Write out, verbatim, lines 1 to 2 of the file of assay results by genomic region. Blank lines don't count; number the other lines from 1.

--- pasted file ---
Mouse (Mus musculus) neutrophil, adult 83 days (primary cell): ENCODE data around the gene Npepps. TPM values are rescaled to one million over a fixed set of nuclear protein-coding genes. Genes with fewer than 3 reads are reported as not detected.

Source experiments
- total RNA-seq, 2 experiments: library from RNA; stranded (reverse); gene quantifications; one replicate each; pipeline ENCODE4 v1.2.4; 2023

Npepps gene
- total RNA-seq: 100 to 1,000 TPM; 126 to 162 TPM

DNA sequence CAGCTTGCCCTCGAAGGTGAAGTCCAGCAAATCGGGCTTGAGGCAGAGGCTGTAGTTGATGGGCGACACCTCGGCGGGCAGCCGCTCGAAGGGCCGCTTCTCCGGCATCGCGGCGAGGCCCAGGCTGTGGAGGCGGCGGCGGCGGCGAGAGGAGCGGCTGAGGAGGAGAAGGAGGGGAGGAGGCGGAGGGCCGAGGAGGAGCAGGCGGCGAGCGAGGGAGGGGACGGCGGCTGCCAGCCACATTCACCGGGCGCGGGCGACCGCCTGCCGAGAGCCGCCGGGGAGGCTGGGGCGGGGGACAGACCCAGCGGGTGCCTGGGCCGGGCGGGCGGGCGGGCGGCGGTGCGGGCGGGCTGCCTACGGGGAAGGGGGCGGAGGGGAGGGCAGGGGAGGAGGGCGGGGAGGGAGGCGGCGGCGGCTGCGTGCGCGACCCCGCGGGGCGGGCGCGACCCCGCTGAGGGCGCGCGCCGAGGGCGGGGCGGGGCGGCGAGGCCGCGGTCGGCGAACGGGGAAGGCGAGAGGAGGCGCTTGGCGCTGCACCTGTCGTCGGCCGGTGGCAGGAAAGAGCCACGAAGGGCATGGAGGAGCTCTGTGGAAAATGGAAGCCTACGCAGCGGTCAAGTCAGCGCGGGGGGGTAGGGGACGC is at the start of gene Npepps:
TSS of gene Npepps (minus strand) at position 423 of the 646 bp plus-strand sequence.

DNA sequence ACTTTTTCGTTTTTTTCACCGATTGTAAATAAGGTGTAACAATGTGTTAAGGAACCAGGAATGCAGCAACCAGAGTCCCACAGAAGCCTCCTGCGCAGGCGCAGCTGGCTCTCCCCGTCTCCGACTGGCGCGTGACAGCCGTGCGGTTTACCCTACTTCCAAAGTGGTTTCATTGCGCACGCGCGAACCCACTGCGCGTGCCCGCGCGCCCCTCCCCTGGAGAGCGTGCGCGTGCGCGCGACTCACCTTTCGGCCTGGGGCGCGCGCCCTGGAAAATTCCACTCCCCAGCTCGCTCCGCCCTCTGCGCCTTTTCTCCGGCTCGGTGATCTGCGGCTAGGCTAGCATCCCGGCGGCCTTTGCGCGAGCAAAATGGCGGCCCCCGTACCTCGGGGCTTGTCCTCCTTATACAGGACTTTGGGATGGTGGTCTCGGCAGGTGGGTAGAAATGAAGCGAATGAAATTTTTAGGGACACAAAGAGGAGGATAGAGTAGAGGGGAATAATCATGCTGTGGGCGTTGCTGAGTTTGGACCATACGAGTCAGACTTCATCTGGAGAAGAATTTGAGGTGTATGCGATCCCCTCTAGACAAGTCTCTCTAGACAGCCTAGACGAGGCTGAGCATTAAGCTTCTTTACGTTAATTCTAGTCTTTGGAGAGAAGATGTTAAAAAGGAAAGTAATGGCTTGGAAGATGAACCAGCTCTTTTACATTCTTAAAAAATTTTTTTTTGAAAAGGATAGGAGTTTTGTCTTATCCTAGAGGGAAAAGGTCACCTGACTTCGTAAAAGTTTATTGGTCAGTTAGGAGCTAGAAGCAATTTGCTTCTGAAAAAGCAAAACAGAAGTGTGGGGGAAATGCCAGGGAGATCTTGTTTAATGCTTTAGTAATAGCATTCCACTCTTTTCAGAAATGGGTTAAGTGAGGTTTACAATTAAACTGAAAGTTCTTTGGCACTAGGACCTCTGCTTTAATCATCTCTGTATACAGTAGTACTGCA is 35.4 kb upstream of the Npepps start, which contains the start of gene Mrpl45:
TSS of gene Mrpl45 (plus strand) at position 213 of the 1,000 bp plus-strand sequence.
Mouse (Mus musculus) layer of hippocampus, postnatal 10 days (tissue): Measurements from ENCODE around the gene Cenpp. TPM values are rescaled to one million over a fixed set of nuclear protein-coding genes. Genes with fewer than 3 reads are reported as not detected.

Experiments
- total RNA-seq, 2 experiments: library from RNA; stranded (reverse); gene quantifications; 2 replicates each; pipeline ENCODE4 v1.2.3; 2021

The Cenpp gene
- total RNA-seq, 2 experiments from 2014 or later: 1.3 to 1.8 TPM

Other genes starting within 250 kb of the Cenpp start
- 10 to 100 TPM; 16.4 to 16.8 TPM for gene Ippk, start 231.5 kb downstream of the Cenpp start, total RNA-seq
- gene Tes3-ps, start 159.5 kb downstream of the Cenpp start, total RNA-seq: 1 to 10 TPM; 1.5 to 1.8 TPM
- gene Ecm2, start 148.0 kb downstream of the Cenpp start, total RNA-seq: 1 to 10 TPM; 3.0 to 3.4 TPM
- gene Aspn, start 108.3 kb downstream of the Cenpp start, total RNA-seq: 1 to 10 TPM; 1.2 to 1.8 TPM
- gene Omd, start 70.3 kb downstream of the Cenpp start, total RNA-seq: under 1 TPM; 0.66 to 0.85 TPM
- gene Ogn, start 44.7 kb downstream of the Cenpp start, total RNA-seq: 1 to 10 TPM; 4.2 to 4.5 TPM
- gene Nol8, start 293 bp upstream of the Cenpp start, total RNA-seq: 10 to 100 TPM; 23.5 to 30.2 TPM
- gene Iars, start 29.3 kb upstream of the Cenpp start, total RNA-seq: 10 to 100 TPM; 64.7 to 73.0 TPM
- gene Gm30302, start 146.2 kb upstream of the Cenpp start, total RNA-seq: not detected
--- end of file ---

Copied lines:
Mouse (Mus musculus) neutrophil, adult 83 days (primary cell): ENCODE data around the gene Npepps. TPM values are rescaled to one million over a fixed set of nuclear protein-coding genes. Genes with fewer than 3 reads are reported as not detected.

Source experiments